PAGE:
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And here we go again. Nemo is upon us, starting to throw what will amount, according to the forecast, to buckets of snow. Of course the power is going to go: we expect it now. And as I alternate staring out the window with staring at the Wundermap, I realize how contradictory and conflicting my feelings are about all this.

Staring at the Wundermap, it bugs me that our power grid, our communities, our homes are not resilient. Put the darn lines underground – but who will pay for that? Why didn’t we at least get a generator?  Why are we dragging our feet on the issue that when the grid goes, the solar array goes as well? Should we get a battery backup or some other way of storing the energy? I check on the chargers, powering up all the batteries in the house. I crank the emergency radios. Did mice get into  the bug out bag again? Half that bag is electronics. We’ll have the Kindle and DH’s smartphone to go on the net. The freezer is stuffed: if we don’t open it, the food in there will stay good for a couple of days. We should move our cars to the bottom of the driveway…

Staring out the window — at the towering, whitening, waving trees, the snow horses blowing through, the raccoon’s tracks, erasing — I calm infinitely  down. I know there is a big wood pile and lots of dry firewood on the porch still. The wood stove is idle now but it’s ready to warm our house when the temperature drops, and for cooking and boiling water. The pantry is stuffed, and I just made bread. We have enough books and games to keep us entertained for weeks-years. I’m thinking, if he power goes out for a long time we’ll just put everything in our fridge in a box on the porch – latch the door so the raccoon won’t get in. The tropical fish in the heated tank would perish, but the chickens and the bees will be fine. I wish we had a cat, to take care of those mice. Amie can play for us on the cello. I wish I could play the cello…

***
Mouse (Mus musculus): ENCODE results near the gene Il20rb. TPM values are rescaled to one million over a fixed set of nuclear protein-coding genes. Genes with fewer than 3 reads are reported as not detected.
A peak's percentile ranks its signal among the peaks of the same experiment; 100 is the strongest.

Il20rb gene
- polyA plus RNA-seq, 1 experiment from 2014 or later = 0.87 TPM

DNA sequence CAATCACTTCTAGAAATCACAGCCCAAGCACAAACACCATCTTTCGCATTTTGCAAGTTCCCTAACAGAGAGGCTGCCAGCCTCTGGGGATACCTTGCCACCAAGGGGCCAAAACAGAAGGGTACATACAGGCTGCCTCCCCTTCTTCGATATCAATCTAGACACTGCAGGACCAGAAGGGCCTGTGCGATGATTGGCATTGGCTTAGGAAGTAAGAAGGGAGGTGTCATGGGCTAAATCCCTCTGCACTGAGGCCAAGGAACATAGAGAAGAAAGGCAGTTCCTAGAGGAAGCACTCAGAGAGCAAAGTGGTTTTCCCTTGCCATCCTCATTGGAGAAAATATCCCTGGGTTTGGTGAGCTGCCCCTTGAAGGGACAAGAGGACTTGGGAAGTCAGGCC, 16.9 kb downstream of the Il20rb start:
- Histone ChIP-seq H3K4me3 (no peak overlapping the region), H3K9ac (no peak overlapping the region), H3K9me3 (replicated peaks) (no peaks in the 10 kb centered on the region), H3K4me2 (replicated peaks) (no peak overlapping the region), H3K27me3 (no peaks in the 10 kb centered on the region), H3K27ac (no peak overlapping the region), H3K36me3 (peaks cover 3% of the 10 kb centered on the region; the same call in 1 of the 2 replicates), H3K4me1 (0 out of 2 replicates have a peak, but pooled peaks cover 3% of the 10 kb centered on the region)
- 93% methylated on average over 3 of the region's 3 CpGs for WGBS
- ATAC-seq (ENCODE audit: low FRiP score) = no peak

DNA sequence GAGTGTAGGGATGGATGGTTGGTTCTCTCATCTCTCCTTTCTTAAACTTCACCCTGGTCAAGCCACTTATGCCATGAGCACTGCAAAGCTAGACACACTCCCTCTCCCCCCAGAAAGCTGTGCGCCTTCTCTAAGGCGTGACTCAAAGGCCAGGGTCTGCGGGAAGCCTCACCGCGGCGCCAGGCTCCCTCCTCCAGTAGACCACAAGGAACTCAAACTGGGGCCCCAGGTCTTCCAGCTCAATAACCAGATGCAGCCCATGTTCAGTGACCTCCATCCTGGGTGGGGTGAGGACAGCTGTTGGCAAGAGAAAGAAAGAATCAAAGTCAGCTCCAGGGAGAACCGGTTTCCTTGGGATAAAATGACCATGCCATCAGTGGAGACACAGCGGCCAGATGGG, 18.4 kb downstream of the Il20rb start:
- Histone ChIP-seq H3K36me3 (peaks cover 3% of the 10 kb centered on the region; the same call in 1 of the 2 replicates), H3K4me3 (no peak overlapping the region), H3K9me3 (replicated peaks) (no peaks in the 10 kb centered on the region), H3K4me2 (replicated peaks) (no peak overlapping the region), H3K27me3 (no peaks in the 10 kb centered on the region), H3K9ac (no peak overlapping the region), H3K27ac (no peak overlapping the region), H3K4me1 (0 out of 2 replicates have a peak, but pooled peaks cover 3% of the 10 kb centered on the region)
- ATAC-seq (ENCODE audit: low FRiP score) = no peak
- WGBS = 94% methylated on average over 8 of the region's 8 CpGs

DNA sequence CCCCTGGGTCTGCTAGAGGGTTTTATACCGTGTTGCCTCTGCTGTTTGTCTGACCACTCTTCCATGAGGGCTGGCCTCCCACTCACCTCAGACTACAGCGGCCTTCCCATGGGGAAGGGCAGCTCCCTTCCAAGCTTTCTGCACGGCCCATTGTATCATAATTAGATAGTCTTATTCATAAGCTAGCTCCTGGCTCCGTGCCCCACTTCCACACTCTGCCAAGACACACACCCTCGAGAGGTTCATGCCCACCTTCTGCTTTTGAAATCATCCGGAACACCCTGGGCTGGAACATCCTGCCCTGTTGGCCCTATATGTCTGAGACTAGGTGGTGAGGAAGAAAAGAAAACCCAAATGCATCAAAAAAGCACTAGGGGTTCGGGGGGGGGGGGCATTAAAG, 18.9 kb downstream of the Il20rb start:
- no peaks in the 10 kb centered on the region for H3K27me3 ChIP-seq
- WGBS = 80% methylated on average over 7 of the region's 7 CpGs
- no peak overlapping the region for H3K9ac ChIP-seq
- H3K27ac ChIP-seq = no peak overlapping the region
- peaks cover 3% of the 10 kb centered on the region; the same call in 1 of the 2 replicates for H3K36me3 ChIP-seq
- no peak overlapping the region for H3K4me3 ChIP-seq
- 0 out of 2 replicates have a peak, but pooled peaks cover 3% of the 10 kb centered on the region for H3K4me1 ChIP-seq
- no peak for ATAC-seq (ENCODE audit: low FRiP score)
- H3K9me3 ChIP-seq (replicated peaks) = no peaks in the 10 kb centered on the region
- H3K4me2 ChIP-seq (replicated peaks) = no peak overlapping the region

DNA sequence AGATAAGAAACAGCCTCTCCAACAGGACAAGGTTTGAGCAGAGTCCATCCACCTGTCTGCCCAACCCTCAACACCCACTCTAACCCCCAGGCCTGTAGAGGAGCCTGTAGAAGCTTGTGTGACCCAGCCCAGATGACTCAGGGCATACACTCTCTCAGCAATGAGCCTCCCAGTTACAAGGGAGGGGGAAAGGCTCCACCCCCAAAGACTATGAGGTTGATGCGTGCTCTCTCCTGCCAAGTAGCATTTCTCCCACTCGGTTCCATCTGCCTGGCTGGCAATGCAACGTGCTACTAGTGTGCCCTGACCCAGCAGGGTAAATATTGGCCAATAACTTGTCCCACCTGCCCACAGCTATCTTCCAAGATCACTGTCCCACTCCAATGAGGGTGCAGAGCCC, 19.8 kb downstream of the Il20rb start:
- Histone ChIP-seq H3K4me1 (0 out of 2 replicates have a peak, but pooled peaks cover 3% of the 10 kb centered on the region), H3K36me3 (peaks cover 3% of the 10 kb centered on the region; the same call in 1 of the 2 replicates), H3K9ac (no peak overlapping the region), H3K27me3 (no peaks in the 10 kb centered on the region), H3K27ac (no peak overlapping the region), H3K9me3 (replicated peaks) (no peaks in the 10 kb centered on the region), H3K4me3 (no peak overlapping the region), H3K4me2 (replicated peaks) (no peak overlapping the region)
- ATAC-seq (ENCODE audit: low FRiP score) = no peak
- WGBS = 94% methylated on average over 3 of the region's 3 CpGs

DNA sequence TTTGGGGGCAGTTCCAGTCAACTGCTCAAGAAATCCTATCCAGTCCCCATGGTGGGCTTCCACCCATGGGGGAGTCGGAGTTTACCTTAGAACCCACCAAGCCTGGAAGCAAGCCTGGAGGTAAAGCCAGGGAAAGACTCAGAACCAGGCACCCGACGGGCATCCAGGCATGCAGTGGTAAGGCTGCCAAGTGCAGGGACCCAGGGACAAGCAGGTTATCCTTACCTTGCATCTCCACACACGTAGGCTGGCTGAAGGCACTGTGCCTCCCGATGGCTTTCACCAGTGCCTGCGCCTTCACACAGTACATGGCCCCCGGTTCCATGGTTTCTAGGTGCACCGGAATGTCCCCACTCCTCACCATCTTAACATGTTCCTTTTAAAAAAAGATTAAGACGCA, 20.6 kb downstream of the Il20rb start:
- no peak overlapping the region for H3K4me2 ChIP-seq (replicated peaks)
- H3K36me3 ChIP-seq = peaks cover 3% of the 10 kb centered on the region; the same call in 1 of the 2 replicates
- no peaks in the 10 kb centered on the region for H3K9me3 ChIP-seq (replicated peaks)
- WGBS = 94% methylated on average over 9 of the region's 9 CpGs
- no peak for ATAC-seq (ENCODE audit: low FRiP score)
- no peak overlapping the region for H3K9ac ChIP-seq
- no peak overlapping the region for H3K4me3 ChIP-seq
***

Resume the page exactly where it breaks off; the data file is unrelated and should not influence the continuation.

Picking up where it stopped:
I find more comfort, more safety in those things:  in what Ivan Illich called “tools for conviviality,” in wholesome sources of energy made available by nature, and in the fruits of hard work on our part, and in companionship. The wishes and wants that these conjure are sweet and slow.

In my work I promote both these sides.  I am trying to make my community “go solar,” working on energy “solutions” while promoting skillshares, arranging potlucks, joining in hope and despair work. But more and more I know that it is only the latter that I am passionate about because only they make me feel truly safe, fulfilled and connected. No extra machine is going to make me feel secure in the face of the fragility of our technology. I may rationalize that we need “green technology” to buy us the time we need, but I believe it less and less.

More and more it feels like just another postponement of the inevitable, and we’re the kid who did something wrong (terribly wrong), taking a detour on the way home, where the reckoning awaits. But we must and do want to and will go home to the deep and dark ecology.

Update: the next morning:

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One thought on “Thoughts on Technology in the Face of a Blizzard

  1. “No extra machine is going to make me feel secure in the face of the fragility of our technology” that is so very true. For me, it’s the ability to live without the machines that offers a sense of security. Technology has created an illusion for a way of life. It’s scary that some people don’t get that.

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